Chinese audiences need time to adapt to return of South Korean films
Published: Dec 05, 2021 06:17 PM

Promotional photo of the movie Photo: Maoyan

Promotional photo of the movie Photo: Maoyan

 The first South Korean film screened in Chinese mainland theaters after six years, 2020 comedy movie Oh! My Gran has been getting good word of mouth since its release on Friday, but has only earned 945,000 yuan ($147,400) as of Sunday afternoon. 

This poor performance shows that Chinese audiences still need time to adapt to the return of South Korean films and that South Korean filmmakers have a long way ahead before they can really benefit from the mainland movie market again.

The release of the film in Chinese mainland cinemas on Friday has been seen as a good start for renewed cultural exchanges between China and South Korea by industry insiders amid the 30th anniversary of the diplomatic ties between the two countries and the year of China-South Korea cultural exchanges in 2022.

But its performance at the box office has not been optimistic. Chinese film critics noted that if South Korean films want to achieve success in the mainland film market, they must overcome their biggest obstacle - themselves.

One of the main reasons is that South Korean movies are good at making terrifying films with suspenseful plots, but such films have a difficult time entering the Chinese mainland. 

However, those films that can gain approval for entry are mainly heart-warming films like Oh! My Gran. Yet these are the types of films that easily get trapped in conventional patterns and have a difficult time innovating. 

Chinese audiences also need more time to readapt to the narrative styles in South Korean movies as six years is not a short amount of time and can change many people's tastes.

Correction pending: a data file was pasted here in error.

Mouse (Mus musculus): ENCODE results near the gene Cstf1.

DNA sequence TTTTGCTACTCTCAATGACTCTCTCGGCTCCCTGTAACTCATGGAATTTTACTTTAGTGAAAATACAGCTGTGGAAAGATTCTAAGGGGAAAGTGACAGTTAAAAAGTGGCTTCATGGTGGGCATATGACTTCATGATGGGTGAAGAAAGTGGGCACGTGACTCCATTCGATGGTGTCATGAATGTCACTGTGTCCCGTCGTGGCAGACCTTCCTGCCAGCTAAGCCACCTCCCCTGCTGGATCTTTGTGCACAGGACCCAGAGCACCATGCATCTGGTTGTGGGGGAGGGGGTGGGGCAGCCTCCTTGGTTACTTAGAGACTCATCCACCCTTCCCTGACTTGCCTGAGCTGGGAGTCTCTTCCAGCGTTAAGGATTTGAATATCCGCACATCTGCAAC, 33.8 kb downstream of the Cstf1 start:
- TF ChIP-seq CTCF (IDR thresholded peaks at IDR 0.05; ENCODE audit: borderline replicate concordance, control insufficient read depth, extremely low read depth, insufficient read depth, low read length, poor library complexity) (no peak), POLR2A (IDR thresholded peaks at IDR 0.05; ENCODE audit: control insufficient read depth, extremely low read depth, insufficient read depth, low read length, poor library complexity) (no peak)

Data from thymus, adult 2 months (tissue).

The warm film about deep love among family members stars veteran South Korean actress Na Moon-hee and actors Lee Hee-jun and Choi Won-young. An aging granny with Alzheimer's disease who is cared for by her son Du-won and her granddaughter Bo-mi has nearly forgotten everything in her life but endeavors to remember her love for her son and granddaughter.

The 109-minute-long film has a 7.3/10 on Chinese media review platform Douban, which is not a bad mark compared to its mark of 6.1/10 on IMDb, the online database of information related to films.

However, the movie, which had only 5,665 screenings in the mainland for a screen share of 1.5 percent, looks like it won't even break the 1 million yuan mark in its opening weekend.

Oh! My Gran explains the saying "Tragedy's at the root of much comedy." It narrates a heavy story against the backdrop of a humorous atmosphere. As a husband, a father and a son, a middle-aged man has a wife who has run away from home, a little daughter and elderly mother with Alzheimer's disease. While he wants to flee away from reality for a while and have fun at bar, which is a dilemma many middle-aged people are experiencing, but then his daughter gets into an accident that puts her in a coma," reads one review on Douban.

According to Chinese film critics, while the movie was not a hit in South Korea either, it was selected to enter the mainland market since the affection in the film is able to touch the hearts of audiences and make them think about their family relationships and feelings.

The box office of the movie proves that South Korean movies still have a long way in the Chinese mainland after bidding farewell to the mainland film market six years ago, Shi Wenxue, a Chinese film critic, told the Global Times on Sunday.

"Those who are familiar with South Korean movies are not satisfied with a mediocre movie, and those who are not familiar with South Korean movies do not go to the cinema because they are not accustomed to watching the country's movies," Shi said, explaining the reasons behind the film's poor box office.